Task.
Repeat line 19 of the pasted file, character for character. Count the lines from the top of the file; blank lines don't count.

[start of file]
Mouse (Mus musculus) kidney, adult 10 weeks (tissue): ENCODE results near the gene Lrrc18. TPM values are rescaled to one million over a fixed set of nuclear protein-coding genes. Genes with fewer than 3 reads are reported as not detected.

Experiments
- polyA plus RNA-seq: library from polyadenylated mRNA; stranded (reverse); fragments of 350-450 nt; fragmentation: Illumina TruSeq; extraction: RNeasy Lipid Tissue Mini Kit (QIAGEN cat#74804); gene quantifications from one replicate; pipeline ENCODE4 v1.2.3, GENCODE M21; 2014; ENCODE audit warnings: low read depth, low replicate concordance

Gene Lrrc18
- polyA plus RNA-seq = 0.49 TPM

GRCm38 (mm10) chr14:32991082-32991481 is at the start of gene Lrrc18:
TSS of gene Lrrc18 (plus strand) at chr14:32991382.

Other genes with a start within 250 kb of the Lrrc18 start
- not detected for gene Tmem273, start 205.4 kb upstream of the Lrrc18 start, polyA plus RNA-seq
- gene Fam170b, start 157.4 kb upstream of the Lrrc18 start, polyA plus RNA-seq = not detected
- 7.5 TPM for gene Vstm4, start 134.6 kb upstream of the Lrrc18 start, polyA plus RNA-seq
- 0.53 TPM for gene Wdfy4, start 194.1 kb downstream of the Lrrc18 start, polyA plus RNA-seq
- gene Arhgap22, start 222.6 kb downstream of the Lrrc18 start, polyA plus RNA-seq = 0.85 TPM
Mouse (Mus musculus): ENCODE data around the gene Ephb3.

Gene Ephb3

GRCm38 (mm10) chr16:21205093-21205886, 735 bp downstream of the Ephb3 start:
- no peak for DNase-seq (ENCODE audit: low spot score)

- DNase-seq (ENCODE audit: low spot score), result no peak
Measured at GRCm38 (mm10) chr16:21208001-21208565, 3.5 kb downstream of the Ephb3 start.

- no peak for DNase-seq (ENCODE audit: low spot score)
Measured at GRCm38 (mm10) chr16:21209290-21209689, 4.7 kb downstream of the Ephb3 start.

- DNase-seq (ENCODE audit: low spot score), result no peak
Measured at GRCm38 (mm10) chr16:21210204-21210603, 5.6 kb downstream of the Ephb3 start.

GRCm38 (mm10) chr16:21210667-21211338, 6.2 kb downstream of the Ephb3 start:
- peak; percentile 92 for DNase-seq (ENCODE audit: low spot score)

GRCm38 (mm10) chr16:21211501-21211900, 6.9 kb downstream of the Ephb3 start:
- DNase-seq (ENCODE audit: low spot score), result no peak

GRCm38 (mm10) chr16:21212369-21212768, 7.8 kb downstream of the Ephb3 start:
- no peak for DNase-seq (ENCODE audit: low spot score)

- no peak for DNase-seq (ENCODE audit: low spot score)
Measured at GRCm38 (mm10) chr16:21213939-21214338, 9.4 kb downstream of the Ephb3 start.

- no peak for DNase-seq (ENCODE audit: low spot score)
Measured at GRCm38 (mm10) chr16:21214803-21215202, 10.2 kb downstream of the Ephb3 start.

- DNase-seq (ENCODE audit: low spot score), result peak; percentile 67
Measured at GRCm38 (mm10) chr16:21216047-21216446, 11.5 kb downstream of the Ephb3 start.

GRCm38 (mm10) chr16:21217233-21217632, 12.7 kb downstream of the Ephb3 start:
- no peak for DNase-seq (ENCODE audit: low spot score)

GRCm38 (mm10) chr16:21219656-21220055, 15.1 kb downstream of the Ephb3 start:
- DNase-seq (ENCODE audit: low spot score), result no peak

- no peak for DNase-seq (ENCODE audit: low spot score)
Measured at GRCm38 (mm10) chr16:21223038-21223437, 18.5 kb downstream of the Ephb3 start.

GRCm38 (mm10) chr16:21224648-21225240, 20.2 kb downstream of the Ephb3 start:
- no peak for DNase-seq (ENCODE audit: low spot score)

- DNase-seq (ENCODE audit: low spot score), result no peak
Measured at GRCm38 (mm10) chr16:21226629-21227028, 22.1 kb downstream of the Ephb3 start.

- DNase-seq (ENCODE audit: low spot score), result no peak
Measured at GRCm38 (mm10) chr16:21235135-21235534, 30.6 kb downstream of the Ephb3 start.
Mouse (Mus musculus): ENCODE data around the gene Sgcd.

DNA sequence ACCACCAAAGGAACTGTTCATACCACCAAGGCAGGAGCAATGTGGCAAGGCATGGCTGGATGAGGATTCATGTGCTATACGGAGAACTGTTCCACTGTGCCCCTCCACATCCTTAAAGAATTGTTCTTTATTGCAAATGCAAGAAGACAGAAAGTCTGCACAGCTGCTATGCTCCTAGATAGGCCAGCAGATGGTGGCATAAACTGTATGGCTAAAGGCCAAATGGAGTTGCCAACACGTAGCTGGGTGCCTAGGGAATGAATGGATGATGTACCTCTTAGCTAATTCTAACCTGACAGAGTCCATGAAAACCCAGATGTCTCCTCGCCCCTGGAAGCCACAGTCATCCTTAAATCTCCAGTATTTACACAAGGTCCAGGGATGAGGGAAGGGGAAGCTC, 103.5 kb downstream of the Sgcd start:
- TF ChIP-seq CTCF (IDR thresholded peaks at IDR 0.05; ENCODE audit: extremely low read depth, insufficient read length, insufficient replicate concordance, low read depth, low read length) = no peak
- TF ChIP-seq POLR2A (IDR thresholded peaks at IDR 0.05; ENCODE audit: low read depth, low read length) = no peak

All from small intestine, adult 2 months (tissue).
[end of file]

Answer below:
Measured at GRCm38 (mm10) chr16:21208001-21208565, 3.5 kb downstream of the Ephb3 start.